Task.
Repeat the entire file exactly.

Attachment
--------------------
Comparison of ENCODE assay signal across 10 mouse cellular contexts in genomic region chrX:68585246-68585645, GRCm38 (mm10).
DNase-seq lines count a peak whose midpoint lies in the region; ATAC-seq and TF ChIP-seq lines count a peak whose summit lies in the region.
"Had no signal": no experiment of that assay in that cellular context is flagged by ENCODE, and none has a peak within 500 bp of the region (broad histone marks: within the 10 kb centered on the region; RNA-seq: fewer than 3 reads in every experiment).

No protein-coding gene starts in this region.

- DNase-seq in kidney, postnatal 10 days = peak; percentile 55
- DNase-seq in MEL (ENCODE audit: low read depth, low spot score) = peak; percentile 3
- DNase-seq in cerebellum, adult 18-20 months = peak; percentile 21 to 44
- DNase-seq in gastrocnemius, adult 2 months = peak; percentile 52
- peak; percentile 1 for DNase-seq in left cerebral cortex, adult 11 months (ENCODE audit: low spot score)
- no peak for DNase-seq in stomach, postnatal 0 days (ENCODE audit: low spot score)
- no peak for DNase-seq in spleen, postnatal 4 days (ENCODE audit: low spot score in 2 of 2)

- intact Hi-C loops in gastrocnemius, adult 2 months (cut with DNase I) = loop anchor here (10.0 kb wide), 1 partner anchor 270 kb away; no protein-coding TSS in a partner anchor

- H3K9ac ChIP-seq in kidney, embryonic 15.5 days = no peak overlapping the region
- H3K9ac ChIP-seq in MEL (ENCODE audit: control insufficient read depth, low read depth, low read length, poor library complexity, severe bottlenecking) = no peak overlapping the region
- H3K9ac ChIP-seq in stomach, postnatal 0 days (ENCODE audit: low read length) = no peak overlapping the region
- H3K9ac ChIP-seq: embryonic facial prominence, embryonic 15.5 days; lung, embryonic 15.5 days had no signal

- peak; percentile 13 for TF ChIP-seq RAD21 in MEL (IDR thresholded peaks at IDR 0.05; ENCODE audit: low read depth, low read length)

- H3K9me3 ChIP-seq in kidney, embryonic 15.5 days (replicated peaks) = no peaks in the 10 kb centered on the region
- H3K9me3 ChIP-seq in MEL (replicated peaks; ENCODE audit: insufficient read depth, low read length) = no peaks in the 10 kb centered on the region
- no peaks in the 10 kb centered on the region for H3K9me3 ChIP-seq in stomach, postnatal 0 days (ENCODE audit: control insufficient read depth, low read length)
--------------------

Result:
Comparison of ENCODE assay signal across 10 mouse cellular contexts in genomic region chrX:68585246-68585645, GRCm38 (mm10).
DNase-seq lines count a peak whose midpoint lies in the region; ATAC-seq and TF ChIP-seq lines count a peak whose summit lies in the region.
"Had no signal": no experiment of that assay in that cellular context is flagged by ENCODE, and none has a peak within 500 bp of the region (broad histone marks: within the 10 kb centered on the region; RNA-seq: fewer than 3 reads in every experiment).

No protein-coding gene starts in this region.

- DNase-seq in kidney, postnatal 10 days = peak; percentile 55
- DNase-seq in MEL (ENCODE audit: low read depth, low spot score) = peak; percentile 3
- DNase-seq in cerebellum, adult 18-20 months = peak; percentile 21 to 44
- DNase-seq in gastrocnemius, adult 2 months = peak; percentile 52
- peak; percentile 1 for DNase-seq in left cerebral cortex, adult 11 months (ENCODE audit: low spot score)
- no peak for DNase-seq in stomach, postnatal 0 days (ENCODE audit: low spot score)
- no peak for DNase-seq in spleen, postnatal 4 days (ENCODE audit: low spot score in 2 of 2)

- intact Hi-C loops in gastrocnemius, adult 2 months (cut with DNase I) = loop anchor here (10.0 kb wide), 1 partner anchor 270 kb away; no protein-coding TSS in a partner anchor

- H3K9ac ChIP-seq in kidney, embryonic 15.5 days = no peak overlapping the region
- H3K9ac ChIP-seq in MEL (ENCODE audit: control insufficient read depth, low read depth, low read length, poor library complexity, severe bottlenecking) = no peak overlapping the region
- H3K9ac ChIP-seq in stomach, postnatal 0 days (ENCODE audit: low read length) = no peak overlapping the region
- H3K9ac ChIP-seq: embryonic facial prominence, embryonic 15.5 days; lung, embryonic 15.5 days had no signal

- peak; percentile 13 for TF ChIP-seq RAD21 in MEL (IDR thresholded peaks at IDR 0.05; ENCODE audit: low read depth, low read length)

- H3K9me3 ChIP-seq in kidney, embryonic 15.5 days (replicated peaks) = no peaks in the 10 kb centered on the region
- H3K9me3 ChIP-seq in MEL (replicated peaks; ENCODE audit: insufficient read depth, low read length) = no peaks in the 10 kb centered on the region
- no peaks in the 10 kb centered on the region for H3K9me3 ChIP-seq in stomach, postnatal 0 days (ENCODE audit: control insufficient read depth, low read length)